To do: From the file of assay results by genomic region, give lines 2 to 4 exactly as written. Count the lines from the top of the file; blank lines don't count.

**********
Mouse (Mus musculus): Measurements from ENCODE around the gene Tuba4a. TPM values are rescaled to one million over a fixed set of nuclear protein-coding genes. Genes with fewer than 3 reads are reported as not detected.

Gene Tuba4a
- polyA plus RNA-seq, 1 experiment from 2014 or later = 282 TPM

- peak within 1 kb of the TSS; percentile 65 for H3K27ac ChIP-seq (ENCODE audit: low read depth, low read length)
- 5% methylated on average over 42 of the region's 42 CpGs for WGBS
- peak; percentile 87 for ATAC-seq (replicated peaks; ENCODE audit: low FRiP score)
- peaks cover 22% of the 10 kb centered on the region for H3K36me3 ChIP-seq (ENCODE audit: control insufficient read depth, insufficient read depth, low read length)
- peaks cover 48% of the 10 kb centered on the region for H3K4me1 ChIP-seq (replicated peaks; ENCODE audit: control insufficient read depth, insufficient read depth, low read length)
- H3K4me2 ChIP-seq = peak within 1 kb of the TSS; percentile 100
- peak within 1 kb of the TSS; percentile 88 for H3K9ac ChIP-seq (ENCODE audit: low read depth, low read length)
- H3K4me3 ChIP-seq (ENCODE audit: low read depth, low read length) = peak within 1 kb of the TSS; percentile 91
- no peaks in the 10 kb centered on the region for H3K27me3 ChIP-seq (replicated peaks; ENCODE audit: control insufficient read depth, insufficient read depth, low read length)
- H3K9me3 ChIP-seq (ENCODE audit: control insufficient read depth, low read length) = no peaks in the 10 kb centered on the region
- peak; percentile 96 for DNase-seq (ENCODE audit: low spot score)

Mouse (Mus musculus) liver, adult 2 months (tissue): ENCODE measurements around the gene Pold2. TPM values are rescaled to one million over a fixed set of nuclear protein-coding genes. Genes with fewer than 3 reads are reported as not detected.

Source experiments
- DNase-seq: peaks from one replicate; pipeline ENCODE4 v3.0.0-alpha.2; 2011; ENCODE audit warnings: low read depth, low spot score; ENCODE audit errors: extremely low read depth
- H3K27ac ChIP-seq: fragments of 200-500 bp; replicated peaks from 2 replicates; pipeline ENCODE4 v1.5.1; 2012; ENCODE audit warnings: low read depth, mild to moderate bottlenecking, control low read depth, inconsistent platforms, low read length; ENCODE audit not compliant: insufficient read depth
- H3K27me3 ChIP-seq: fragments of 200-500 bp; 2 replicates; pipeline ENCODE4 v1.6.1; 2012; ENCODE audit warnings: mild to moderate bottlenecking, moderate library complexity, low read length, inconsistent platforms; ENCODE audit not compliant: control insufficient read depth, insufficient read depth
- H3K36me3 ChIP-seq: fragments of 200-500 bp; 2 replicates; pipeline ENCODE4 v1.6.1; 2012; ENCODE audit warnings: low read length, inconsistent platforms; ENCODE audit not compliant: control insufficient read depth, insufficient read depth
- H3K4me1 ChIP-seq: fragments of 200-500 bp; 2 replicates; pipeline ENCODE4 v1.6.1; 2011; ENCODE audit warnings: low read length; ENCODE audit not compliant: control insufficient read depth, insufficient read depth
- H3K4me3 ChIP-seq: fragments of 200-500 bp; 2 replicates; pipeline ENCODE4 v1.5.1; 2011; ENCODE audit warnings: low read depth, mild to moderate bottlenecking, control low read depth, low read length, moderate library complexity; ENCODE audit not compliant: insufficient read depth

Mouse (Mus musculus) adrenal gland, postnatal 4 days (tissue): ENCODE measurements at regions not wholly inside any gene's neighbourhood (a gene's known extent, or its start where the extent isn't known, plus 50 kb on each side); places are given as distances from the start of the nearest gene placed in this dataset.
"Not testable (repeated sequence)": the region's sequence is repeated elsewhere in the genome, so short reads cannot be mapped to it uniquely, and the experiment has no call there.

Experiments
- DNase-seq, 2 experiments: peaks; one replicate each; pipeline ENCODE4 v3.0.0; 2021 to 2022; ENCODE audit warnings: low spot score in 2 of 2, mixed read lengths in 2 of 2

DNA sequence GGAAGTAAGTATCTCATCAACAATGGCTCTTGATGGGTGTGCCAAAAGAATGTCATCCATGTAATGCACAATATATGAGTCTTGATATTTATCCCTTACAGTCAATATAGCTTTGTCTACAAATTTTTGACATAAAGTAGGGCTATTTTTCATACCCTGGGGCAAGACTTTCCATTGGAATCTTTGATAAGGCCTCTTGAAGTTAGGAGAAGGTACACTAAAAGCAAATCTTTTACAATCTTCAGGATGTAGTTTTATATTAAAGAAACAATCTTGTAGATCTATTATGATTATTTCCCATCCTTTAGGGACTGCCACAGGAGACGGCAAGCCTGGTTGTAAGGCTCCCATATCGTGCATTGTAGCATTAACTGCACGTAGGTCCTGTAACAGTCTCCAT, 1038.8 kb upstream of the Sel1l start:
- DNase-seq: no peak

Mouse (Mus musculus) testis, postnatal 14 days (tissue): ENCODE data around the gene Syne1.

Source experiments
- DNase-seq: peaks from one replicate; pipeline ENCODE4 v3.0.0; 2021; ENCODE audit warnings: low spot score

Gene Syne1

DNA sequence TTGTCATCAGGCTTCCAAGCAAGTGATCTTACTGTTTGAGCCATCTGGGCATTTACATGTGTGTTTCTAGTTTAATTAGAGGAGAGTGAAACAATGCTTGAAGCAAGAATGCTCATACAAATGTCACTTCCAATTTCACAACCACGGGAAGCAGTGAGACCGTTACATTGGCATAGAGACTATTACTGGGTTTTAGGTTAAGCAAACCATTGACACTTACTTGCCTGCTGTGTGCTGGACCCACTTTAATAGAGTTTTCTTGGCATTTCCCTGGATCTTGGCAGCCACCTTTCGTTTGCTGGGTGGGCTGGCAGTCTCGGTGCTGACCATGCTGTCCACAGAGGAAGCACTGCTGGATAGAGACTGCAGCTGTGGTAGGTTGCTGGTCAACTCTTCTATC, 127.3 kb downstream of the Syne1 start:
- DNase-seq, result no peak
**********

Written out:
Gene Tuba4a
- polyA plus RNA-seq, 1 experiment from 2014 or later = 282 TPM

- peak within 1 kb of the TSS; percentile 65 for H3K27ac ChIP-seq (ENCODE audit: low read depth, low read length)